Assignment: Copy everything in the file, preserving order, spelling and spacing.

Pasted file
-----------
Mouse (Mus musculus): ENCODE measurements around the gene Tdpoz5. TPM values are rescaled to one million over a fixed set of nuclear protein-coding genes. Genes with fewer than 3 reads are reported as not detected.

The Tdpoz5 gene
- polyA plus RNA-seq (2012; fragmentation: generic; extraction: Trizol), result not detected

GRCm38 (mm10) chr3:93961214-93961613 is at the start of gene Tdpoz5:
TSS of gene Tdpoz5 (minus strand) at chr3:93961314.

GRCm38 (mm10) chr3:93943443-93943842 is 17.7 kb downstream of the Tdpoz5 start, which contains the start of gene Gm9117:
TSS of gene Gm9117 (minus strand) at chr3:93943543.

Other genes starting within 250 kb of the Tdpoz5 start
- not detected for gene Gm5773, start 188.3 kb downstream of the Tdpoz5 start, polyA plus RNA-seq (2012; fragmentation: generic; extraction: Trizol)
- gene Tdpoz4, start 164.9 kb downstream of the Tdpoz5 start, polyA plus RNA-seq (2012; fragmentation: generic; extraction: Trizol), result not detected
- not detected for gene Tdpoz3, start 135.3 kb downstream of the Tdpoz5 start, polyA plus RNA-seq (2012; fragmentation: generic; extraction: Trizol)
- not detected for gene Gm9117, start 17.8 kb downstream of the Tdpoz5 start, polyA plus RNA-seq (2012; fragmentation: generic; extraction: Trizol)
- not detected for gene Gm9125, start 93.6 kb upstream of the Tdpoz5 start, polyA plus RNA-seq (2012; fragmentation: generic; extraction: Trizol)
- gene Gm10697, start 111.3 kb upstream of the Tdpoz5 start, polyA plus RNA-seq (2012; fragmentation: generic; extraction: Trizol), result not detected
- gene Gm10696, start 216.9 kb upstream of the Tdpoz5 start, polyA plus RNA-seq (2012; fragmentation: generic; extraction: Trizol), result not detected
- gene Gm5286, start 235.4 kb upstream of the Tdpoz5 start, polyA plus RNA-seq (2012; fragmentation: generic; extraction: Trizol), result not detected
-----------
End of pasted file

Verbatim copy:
Mouse (Mus musculus): ENCODE measurements around the gene Tdpoz5. TPM values are rescaled to one million over a fixed set of nuclear protein-coding genes. Genes with fewer than 3 reads are reported as not detected.

The Tdpoz5 gene
- polyA plus RNA-seq (2012; fragmentation: generic; extraction: Trizol), result not detected

GRCm38 (mm10) chr3:93961214-93961613 is at the start of gene Tdpoz5:
TSS of gene Tdpoz5 (minus strand) at chr3:93961314.

GRCm38 (mm10) chr3:93943443-93943842 is 17.7 kb downstream of the Tdpoz5 start, which contains the start of gene Gm9117:
TSS of gene Gm9117 (minus strand) at chr3:93943543.

Other genes starting within 250 kb of the Tdpoz5 start
- not detected for gene Gm5773, start 188.3 kb downstream of the Tdpoz5 start, polyA plus RNA-seq (2012; fragmentation: generic; extraction: Trizol)
- gene Tdpoz4, start 164.9 kb downstream of the Tdpoz5 start, polyA plus RNA-seq (2012; fragmentation: generic; extraction: Trizol), result not detected
- not detected for gene Tdpoz3, start 135.3 kb downstream of the Tdpoz5 start, polyA plus RNA-seq (2012; fragmentation: generic; extraction: Trizol)
- not detected for gene Gm9117, start 17.8 kb downstream of the Tdpoz5 start, polyA plus RNA-seq (2012; fragmentation: generic; extraction: Trizol)
- not detected for gene Gm9125, start 93.6 kb upstream of the Tdpoz5 start, polyA plus RNA-seq (2012; fragmentation: generic; extraction: Trizol)
- gene Gm10697, start 111.3 kb upstream of the Tdpoz5 start, polyA plus RNA-seq (2012; fragmentation: generic; extraction: Trizol), result not detected
- gene Gm10696, start 216.9 kb upstream of the Tdpoz5 start, polyA plus RNA-seq (2012; fragmentation: generic; extraction: Trizol), result not detected
- gene Gm5286, start 235.4 kb upstream of the Tdpoz5 start, polyA plus RNA-seq (2012; fragmentation: generic; extraction: Trizol), result not detected